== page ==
Original Art on the Cheap

A lot of clients ask me to help them select art for their spaces- from prints to original investment pieces. This is one of my FAVORITE parts of designing. I’ve studied art all my life and for my senior show in college could not decide between mediums, so I did a show of painting, collage, mixed media AND photography. Actually, that show is a great metaphor for my life and inability to choose things for myself! :) After college I worked at a well known Boston art gallery and loved pairing people with beloved works of art. In fact, I still hope that someday I’ll own my own gallery (perhaps an area within my home store?)
Anyways, not everyone can afford to walk to into a gallery and plunk down a couple G’s for original art, but you also don’t want to still showcase framed posters on your walls either, right? Good thing there are so many avenues available to you to find emerging artists at a great price point!
The first is Etsy, hands down an amazing place to find just about ANYTHING these days. I found this fantastic abstract painter Aisyah Ang on there and think her portfolio is really interesting and her work really accessibly priced.



Another great source is UGallery, which is a site where art students from schools all over the country can sell their work. You can search by medium, subject, size and price to find something specifically for your space (and perhaps the work of the next Jackson Pollock?) I am particularly enamored with the photography of Mark Elverson of the Massachusetts College of Art (a hometown shout out)- his smoke series is seriously AWESOME.



Go straight to an art school famous for pumping out creative geniuses and shop at Savannah College of Art and Design’s site– here are some various works I like (but also check out they jewelers and home goods designer too!)


Ebay is always another option- but it takes more patience to wade through the crap to get to the good stuff. If anyone has other sources for original art they would like to share please leave a comment!


19 comments

  1. These are fabulous tips! Being married to an artist (with a different day job), I’ve always felt that it is important to pay a fair price for artworks. Unfortunately, that price is often not in my budget. I love your suggestions and hope to get some of their work up on my walls soon.

  2. WallBlank.com has a print a day and they’re all generally under $50 — and some of them are really lovely.

    I did a very similar post on buying art not too long ago — Etsy and UGallery are definitely two great online sources. Some of my favorites off UGallery are Sarah Diaz and Andrew Stein (both supertalented photographers).

  3. For Bostonians, Copley Society of art (the oldest non-profit artists’ association in America) offers a wide range of styles, media, and prices. They have several annual deal-friendly events: a student show in February, Fresh Paint in May (Boston-centric en plein air paintings that are auctioned), and Small Works in December (where the gallery is filled with hundreds of smallish works). Even if you’ve missed an exhibit, you can browse past exhibits online and see if any artist’s work catches your eye, then contact the gallery to be put in touch. http://www.copleysociety.org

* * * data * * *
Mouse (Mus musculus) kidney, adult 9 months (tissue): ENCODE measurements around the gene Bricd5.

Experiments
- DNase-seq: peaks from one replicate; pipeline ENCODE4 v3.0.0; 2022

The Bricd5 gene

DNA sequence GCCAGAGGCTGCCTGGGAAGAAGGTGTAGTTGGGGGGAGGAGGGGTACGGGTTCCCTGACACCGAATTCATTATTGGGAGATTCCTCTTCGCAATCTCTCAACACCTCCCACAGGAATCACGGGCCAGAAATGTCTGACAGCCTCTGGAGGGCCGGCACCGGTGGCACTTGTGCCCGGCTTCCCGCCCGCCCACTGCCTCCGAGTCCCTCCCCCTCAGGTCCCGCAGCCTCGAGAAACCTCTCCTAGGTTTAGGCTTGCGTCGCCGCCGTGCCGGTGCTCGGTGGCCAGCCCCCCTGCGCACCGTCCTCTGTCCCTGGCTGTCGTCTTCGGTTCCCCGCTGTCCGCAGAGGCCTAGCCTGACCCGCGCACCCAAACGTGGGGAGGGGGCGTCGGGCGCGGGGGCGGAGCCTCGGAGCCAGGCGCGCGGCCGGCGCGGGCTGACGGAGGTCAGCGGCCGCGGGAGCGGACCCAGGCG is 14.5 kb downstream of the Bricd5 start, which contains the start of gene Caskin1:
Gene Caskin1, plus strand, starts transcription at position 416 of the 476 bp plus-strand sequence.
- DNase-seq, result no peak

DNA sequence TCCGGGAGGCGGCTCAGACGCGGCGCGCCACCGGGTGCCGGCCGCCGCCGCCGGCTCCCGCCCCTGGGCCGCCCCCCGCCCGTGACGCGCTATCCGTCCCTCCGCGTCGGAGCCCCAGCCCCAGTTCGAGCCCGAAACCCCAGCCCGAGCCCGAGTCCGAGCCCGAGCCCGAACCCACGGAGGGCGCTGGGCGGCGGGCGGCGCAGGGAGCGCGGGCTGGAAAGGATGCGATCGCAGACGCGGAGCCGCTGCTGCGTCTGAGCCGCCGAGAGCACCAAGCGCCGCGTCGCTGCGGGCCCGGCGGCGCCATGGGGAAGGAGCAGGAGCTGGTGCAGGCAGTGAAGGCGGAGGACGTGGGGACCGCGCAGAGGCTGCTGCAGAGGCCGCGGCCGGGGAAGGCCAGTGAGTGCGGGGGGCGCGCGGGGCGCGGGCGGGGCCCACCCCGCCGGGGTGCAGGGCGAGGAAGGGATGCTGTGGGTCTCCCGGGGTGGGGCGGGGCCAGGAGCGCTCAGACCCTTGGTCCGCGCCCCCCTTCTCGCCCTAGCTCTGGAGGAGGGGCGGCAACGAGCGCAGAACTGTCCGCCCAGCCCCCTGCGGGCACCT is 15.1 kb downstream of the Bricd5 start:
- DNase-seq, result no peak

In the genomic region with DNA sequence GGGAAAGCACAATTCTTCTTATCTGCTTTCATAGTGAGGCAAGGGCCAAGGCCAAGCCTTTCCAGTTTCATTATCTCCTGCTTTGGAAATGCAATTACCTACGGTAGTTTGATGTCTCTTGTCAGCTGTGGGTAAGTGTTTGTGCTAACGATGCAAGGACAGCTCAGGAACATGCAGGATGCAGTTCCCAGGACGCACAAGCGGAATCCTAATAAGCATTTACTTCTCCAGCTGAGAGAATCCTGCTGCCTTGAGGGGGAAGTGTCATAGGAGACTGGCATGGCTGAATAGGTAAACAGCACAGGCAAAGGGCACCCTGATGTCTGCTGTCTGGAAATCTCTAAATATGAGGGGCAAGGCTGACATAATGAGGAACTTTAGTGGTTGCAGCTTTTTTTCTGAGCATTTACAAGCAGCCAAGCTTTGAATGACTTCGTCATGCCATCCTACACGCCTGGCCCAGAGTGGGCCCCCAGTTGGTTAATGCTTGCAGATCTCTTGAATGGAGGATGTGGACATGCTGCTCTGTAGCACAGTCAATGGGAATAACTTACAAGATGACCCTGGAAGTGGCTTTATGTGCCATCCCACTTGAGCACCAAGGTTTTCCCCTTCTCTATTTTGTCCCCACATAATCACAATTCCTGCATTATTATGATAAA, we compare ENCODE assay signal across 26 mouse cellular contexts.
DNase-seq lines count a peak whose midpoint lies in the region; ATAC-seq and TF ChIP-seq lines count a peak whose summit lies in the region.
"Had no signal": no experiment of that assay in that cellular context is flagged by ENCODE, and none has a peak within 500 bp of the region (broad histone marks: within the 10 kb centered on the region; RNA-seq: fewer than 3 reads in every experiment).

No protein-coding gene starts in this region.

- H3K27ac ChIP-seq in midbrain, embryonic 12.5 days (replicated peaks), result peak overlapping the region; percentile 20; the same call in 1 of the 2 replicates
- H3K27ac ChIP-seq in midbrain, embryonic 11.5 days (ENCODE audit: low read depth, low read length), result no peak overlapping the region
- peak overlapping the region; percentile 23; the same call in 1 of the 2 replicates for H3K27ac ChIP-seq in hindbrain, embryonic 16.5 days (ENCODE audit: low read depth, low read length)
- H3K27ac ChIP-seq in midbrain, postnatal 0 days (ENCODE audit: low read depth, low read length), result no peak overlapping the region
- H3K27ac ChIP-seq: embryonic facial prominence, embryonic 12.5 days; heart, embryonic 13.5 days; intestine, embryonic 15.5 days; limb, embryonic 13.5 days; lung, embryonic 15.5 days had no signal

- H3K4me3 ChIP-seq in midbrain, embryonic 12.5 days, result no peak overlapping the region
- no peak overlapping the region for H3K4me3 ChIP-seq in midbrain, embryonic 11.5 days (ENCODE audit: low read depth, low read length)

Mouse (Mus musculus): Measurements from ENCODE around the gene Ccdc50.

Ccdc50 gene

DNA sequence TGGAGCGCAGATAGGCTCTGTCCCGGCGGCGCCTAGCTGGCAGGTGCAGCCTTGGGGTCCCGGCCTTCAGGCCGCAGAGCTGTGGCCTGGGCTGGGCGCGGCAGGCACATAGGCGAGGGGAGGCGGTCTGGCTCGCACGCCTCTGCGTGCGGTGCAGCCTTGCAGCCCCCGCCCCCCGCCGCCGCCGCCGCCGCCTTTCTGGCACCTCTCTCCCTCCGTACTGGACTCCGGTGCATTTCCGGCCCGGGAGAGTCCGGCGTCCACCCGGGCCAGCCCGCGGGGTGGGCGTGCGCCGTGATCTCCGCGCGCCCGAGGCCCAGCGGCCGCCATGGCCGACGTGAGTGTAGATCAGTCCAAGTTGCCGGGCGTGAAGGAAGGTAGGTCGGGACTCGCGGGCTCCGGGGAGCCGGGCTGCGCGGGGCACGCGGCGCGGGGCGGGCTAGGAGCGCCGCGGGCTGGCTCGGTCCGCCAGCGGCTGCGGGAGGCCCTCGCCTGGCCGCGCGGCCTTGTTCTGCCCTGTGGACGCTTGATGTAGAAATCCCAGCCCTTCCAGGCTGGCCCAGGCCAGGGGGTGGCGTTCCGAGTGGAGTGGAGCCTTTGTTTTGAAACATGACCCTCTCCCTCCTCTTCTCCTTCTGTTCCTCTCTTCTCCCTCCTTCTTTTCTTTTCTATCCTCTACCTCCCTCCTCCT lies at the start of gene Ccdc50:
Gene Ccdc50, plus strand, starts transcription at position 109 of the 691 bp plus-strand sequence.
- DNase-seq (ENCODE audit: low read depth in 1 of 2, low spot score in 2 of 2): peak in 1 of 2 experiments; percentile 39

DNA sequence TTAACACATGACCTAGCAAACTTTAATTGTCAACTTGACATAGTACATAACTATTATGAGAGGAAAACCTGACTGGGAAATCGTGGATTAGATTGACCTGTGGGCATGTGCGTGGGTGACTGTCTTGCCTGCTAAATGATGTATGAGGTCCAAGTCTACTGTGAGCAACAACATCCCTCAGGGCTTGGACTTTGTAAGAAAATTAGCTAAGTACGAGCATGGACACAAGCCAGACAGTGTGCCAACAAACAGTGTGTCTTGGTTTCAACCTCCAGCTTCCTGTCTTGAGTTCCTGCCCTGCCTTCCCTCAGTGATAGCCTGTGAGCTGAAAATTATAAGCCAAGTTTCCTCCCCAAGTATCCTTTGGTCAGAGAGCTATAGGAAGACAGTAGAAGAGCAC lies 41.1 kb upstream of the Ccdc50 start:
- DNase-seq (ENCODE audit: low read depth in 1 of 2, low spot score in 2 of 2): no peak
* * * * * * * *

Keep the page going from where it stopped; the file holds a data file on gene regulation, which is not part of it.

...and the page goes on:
4. For Bostonians, Copley Society of art (the oldest non-profit artists’ association in America) offers a wide range of styles, media, and prices. They have several annual deal-friendly events: a student show in February, Fresh Paint in May (Boston-centric en plein air paintings that are auctioned), and Small Works in December (where the gallery is filled with hundreds of smallish works). Even if you’ve missed an exhibit, you can browse past exhibits online and see if any artist’s work catches your eye, then contact the gallery to be put in touch. http://www.copleysociety.org

  5. I love browsing galleries, but I also try to support local artists each year by going to local Open Artists’ Studios and Art Walks around Boston, Somerville, and Cambridge. You can always find interesting pieces that range from practically nothing up into the hundreds or thousands of dollars. I like meeting the person behind the piece that I’m buying and I feel good about supporting them directly. Last year I also picked up a neat piece at the MFA School’s holiday market of student-produced art.

    Along those lines I can’t wait for the South End Open Market to start up in May!

  6. I love what you have shown…I love all types of art but love the whimsey of contemporary!
    Blessings…

  7. Esty is great! Good to have names of artists whose work you know and like! (I’m liking the circles….)
    Thanks for sharing, -susan

  8. I love the smoke series, too! I always imagine them blown up to poster size to make a great focal point in a simple room.

  9. Emily- those smoke photos blown up really large in a bar/lounge space would be INSANE. Dying to use them somewhere!!!

  10. What great sources! What a wonderful way to support young artists. I just started reading your blog and love it – I think you might be very good substitute for my Domino Magazine addiction. Thanks!

  11. I love Etsy for art – I purchased some watercolors recently. Thanks for the intro to the other 2 sites :)

  12. Delightful! My niece goes to SCAD (Savannah art) and it is a wonderful place full of talented young artists!
    Thanks for sharing such beautiful pieces!

    Robin

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